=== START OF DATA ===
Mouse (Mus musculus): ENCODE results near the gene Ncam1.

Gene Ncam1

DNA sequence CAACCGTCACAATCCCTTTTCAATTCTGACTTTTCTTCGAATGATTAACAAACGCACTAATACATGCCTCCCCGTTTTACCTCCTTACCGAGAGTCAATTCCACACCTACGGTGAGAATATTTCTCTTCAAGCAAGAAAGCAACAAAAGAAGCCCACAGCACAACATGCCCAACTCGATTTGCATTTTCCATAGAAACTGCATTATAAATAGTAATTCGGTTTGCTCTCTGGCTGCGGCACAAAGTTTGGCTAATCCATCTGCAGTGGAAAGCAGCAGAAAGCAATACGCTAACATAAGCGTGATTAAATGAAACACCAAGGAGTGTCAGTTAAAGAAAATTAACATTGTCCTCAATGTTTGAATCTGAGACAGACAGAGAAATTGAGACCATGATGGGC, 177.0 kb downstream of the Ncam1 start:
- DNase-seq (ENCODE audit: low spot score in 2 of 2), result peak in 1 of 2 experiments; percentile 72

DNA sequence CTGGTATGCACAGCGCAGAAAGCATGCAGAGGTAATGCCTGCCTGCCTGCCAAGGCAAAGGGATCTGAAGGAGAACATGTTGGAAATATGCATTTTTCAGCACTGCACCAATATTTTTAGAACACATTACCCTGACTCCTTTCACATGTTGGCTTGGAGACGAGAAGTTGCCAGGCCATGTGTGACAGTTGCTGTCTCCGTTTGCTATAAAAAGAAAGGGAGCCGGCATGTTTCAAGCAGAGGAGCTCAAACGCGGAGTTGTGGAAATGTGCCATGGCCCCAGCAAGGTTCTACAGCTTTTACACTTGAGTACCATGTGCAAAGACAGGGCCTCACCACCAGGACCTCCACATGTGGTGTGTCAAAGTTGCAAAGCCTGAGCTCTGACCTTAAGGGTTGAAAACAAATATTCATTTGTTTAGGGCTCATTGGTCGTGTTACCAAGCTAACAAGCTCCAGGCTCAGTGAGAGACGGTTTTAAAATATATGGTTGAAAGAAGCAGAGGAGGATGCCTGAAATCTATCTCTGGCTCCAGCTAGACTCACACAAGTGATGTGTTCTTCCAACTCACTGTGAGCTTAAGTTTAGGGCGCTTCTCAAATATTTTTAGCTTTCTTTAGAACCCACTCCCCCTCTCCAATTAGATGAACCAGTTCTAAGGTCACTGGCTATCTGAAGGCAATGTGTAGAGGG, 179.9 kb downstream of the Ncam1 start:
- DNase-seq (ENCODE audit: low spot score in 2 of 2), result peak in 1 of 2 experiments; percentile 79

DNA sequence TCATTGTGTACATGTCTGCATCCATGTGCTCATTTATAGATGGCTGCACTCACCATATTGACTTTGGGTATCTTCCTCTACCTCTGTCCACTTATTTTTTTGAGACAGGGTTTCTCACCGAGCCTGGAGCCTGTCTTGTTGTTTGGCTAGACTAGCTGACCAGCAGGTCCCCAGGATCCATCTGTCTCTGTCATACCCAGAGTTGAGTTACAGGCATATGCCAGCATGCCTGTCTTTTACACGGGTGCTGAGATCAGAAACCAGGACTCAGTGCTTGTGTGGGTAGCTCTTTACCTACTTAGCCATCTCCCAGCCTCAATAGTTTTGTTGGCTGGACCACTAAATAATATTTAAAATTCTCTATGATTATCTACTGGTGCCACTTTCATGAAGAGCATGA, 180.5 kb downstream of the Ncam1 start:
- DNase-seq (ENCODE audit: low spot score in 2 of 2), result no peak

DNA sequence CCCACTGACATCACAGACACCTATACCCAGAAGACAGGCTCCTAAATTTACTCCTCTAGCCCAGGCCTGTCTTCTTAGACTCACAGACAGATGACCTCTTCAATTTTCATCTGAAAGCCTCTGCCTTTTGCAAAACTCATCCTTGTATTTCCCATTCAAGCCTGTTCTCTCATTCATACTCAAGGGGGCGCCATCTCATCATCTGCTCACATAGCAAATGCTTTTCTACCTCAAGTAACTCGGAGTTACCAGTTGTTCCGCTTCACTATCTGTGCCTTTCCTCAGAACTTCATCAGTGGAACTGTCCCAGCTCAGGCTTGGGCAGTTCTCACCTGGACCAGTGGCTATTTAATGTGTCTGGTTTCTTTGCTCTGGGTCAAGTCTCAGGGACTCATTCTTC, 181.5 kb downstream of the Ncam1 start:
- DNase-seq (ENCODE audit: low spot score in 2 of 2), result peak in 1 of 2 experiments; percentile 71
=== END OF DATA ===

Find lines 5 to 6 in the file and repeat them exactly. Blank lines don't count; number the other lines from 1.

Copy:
DNA sequence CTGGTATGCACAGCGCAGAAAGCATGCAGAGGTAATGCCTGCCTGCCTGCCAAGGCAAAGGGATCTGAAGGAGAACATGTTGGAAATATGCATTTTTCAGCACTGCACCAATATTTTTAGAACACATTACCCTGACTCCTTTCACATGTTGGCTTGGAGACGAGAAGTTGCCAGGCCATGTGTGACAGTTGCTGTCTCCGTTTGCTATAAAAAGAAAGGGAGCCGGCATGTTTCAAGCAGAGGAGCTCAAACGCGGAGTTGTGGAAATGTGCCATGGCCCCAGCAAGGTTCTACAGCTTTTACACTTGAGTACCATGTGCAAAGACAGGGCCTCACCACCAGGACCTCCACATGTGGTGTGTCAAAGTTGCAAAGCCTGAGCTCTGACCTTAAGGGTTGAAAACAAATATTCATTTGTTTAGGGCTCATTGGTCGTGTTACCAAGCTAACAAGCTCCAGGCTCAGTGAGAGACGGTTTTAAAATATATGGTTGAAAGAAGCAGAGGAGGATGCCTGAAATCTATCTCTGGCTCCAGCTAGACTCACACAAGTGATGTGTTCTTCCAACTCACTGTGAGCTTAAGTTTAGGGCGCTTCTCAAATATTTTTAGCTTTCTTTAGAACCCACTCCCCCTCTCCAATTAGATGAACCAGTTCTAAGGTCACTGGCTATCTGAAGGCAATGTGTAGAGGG, 179.9 kb downstream of the Ncam1 start:
- DNase-seq (ENCODE audit: low spot score in 2 of 2), result peak in 1 of 2 experiments; percentile 79